Last Tuesday, we announced the finalists for the 2022 National Book Critics Circle Awards! Congratulations to all who were selected. If you missed the event, you can watch it her. You can also find a list of the finalists and special award winners here.
Stay tuned for more information regarding our in-person award ceremony on March 23, where we will celebrate the finalists and winners!
And please check out our 30 Books series, featuring original reviews of the finalists by our prize judges. The series begins today, with May-lee Chai on Linea Nigra by Jazmina Barrera, trans. by Christina McSweeney. Chai calls Barrera’s essay collection about art and pregnancy “confident and beautiful,” and notes that as people’s reproductive rights are threatened around the globe, the book feels “not only timely but also revolutionary.”
Julia M. Klein reviewed Richard Hurowitz’s In the Garden of Righteousness for the Forward.
For the Washington Post, Roxana Robinson reviewed Forbidden Notebook by Alba de Céspedes.
For the New York Times, Tobias Carroll reviewed a trio of books set in NYC.
Nichole LeFebvre reviewed Li Strömquist’s The Reddest Rose, translated by Melissa Bowers for Words without Borders.
For the Baffler, Kristen Martin profiled the late Adina Talve-Goodman and her essay collection Your Hearts, Your Scars.
Tahneer Oksman reviewed Timothy Goodman’s I Always Think It’s Forever for the Washington Post.
For the Post and Courier, Bill Thompson reviewed Cullen Murphy’s Just Passing Through, A Seven-Decade Roman Holiday: The Diaries and Photographs of Milton Gendel.
Dana Wilde reviewed Robert Gibbons’ poetry collection Old Orchard Beach Cycle for Off Radar.
For the Washington Independent, Ellen Prentiss Campbell profiled sculptor Anne Truitt and her fourth and final journal, Yield: The Journal of an Artist.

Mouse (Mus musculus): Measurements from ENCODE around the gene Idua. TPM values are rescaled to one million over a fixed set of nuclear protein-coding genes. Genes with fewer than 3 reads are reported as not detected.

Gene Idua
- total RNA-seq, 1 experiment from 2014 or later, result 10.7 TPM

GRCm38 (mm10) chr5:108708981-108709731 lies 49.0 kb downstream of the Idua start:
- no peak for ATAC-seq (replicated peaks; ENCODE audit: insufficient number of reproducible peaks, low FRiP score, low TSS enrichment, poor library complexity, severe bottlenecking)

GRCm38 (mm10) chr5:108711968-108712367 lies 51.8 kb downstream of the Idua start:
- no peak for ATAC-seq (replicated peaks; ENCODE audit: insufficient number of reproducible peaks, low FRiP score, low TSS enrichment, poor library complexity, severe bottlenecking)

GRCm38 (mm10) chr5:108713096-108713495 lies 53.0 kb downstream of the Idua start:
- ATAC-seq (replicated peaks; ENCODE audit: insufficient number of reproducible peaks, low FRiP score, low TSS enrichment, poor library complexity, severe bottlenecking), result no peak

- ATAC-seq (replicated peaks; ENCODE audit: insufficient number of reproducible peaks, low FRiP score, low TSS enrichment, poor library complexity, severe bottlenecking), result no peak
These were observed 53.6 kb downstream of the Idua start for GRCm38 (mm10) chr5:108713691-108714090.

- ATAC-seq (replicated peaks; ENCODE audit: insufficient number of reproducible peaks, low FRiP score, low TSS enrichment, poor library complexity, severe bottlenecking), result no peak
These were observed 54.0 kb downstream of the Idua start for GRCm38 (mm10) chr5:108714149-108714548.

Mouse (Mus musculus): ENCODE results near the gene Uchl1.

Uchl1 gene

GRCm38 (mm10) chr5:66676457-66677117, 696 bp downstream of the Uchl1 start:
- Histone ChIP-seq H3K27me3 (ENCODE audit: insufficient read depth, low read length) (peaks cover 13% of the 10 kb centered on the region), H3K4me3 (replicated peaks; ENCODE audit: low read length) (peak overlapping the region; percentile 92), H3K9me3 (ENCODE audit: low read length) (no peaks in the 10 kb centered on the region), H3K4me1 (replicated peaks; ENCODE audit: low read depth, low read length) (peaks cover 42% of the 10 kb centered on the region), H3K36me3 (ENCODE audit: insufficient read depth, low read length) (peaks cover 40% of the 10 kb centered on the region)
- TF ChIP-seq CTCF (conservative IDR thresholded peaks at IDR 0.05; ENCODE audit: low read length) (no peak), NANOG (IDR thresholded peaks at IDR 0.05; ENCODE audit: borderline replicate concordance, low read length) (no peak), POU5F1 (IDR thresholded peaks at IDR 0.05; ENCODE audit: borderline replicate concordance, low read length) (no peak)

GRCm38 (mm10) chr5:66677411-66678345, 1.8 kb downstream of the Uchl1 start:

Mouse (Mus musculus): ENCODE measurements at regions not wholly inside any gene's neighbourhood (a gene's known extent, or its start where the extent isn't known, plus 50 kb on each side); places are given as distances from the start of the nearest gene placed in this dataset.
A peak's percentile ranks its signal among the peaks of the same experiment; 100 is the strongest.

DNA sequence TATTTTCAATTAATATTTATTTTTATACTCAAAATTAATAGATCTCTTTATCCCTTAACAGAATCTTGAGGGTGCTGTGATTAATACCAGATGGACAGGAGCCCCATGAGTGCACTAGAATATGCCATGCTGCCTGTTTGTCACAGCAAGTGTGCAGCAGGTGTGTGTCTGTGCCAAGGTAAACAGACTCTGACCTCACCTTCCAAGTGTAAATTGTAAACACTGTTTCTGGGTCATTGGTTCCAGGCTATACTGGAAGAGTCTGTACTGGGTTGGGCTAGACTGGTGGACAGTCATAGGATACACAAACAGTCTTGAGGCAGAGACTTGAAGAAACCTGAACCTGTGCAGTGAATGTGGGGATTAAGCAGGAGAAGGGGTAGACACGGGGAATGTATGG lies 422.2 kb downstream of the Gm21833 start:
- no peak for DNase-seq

For Publisher’s Weekly, former board member Susan Shapiro wrote on Prince Harry’s memoir Spare in relation to her memoir Five Men Who Broke My Heart.
Colin Asher wrote an introduction for a new edition of Nelson Algren’s The Man with the Golden Arm, released by Seven Stories Press on January 31, 2023.
In the Spotlight
Martin Riker’s second novel, The Guest Lecture, examines the mind of a young academic during the sleepless night before she is to deliver a lecture on the economist John Maynard Keynes. Dwight Garner, in his review for the New York Times, describes Riker as a “noticer,” comparable to novelist Nicholson Baker. Dan Kubis likens the book to work by Samuel Beckett, W.H. Auden, and Virginia Woolf in his review for the Chicago Review of Books. Maggie Lange further commends the novel for “[bursting] with philosophy, jokes, factoids, tense academic social dynamics and fragments of formative memory” in her review for the Washington Post.
For America Domani, Ian MacAllen spoke with Luca Cesari about his new book The Discovery of Pasta: A History in Ten Dishes.
Joyce Saenz Harris talked to mystery writer Deborah Crombie about her new novel A Killing of Innocents for the Dallas Morning News.
For Interabang Books, Board member Lori Feathers and Across the Pond podcast co-host Sam Jordinson talk to Maddie Mortimer about her Goldsmiths Prize shortlisted novel Maps of our Spectacular Bodies.
For InsideHook, Tobias Carroll spoke with Jamie Kreiner about maintaining concentration in the modern world, and her new book The Wandering Mind: What Medieval Monks Tell Us About Distraction.
NBCC lifetime member Greg Sarris has been elected Chair of the Smithsonian National Museum of the American Indian.
SEND US YOUR STUFF: To have your work featured in the weekly Critical Notes, please send your bylines to NBCCcritics@gmail.com. We would be grateful if you would limit submissions to no more than four per week. Please be sure to include the author and full title, the publication, and a working link, along with your name and pronouns. If applicable, please include your twitter handle and we will try to share your work via @bookcritics as our resources allow.
For Galley Bag, please send info and notes on forthcoming books that have piqued your interest, with pub dates at least three months out.
SEND US YOUR STUFF: To have your work featured in the weekly Critical Notes, please join the NBCC.
Halima Elmajdoubi is an intern for the NBCC